- Identifies investments that are underperforming and makes suggestions for changes to your portfolio.
- Gets stock market quotes in real time.
- Compares your portfolio to several market indexes, and your profile to thousands of other investors.
- Connects you with a financial advisor if you have questions.
SigFig syncs with all of your accounts, meaning you need to give them your passwords and pins. They are ultra-secure: your data is encrypted by 256-bit SSL security and not even SigFig employees can see your accounts. Also, SigFig is read-only, meaning no one, not even you, can trade or withdraw funds through SigFig.
Additionally, Personal Capital is free web/mobile financial advisory app. The app has a dashboard-style interface and aggregates all of your accounts like SigFig, but unlike SigFig, you can move money around on the site. If you choose, you can pay to invest with their team, but they require a minimum investment of $100,000.
Best Investment Apps for News Flow
Usually, a lot of noise surrounds the stock market. With an abundance of news outlets and bloggers closely tracking the markets and opining about (and often contradicting) how or in what you should invest, it’s normal to feel completely overwhelmed. Earlier we discussed web apps to help you make sense of your own finances, now we will introduce you to a few that can help you keep up with the market at large.
Here are some apps to help you keep track of the market:
CNBC’s iPad app tracks the stock market in real time. This free app delivers breaking news, up-to-the-second quotes, and interactive charts on an easy-to-read dashboard. You can read articles, watch videos, and customize the news ticker, which runs along the bottom of the screen, to show industries and portfolios of your choosing.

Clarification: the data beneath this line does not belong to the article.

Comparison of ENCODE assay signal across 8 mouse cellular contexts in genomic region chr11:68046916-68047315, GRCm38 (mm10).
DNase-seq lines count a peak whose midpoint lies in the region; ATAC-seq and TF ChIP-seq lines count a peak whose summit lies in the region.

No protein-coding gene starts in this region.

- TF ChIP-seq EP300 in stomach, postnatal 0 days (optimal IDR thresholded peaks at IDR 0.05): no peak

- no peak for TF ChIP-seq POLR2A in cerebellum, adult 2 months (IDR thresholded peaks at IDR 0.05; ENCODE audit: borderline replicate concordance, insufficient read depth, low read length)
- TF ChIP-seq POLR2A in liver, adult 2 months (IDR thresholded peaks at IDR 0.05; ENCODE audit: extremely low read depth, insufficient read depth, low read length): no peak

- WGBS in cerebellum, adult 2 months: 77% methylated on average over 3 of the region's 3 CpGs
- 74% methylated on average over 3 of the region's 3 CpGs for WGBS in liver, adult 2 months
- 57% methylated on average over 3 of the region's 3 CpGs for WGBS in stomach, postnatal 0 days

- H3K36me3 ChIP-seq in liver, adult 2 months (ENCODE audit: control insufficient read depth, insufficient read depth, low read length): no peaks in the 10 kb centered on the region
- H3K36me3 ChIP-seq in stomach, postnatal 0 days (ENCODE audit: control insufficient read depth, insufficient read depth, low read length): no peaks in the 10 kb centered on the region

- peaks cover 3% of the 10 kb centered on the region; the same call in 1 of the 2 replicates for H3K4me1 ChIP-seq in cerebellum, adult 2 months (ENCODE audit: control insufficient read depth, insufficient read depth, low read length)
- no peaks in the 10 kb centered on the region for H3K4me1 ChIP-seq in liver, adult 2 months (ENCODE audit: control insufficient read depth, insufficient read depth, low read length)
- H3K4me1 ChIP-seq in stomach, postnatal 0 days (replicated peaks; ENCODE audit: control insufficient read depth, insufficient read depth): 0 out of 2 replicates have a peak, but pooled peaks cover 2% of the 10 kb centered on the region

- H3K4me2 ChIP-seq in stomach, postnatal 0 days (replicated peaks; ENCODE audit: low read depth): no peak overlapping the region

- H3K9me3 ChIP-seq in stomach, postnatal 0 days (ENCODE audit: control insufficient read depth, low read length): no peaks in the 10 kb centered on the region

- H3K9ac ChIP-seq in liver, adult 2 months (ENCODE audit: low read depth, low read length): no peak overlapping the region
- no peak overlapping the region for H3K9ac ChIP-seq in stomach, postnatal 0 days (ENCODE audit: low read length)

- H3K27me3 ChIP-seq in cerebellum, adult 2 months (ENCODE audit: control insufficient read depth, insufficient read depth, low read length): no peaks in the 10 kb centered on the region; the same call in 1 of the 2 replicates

Stocktwits is a Twitter-like social networking service for investors and traders. Rather than track the markets, Stocktwits provides an interactive forum for users to share information and ideas. You can follow and discuss specific stocks by searching “cashtags” (e.g. $APPL, $GOOG) and follow the “tweets” of investors and traders that you trust. Like Twitter, you can join the conversation in 140 characters or less.
The website Seeking Alpha focuses on stock market analysis, with over 250 vetted articles published every day. Seeking Alpha is trusted and widely read by money mangers, investment bankers, and other industry types.
Finally, the veterans of finance journalism: The Wall Street Journal (particularly Market Watch), Bloomberg, Yahoo! Finance, and CNNMoney. These sites are jam-packed with articles and stats that may be of interest to investors and regular humans alike.
Best Investment Apps for Asset Allocation
Believe it or not, what you invest in (particular securities like Zipcar stocks, government bonds, etc.) is secondary to how you invest: how you divvy up your money among the three big asset classes – equities (stocks), fixed-income (bonds) and cash and cash equivalents. This is called asset allocation and it is the considered the most important decision you will make (and continue to make) as an investor.
Asset-allocation calculators are available online and suggest mixes based on your answers to questionnaires. Here some of the free ones:
First, CNNMoney asks you four brief questions to assess your tolerance for risk, and generates a basic asset allocation mix based on your answers. It also offers simple calculators that estimate, for example, how much you should be earning if you wish to retire early. The site also offers a bevy of articles and tips for the unseasoned investor.
Second, TIAA CREF asks six multiple-choice questions. Each question has a sidebar with extra information to help you give the most accurate answers.
Third, Yahoo! Finance analyzes your investment personality by asking what you would do in different scenarios. Questions are multiple-choice.
Practicing asset allocation means keeping tabs on your portfolio and making the necessary adjustments as your needs and goals change over time. Mindful asset allocation is crucial to getting the most out of your portfolio.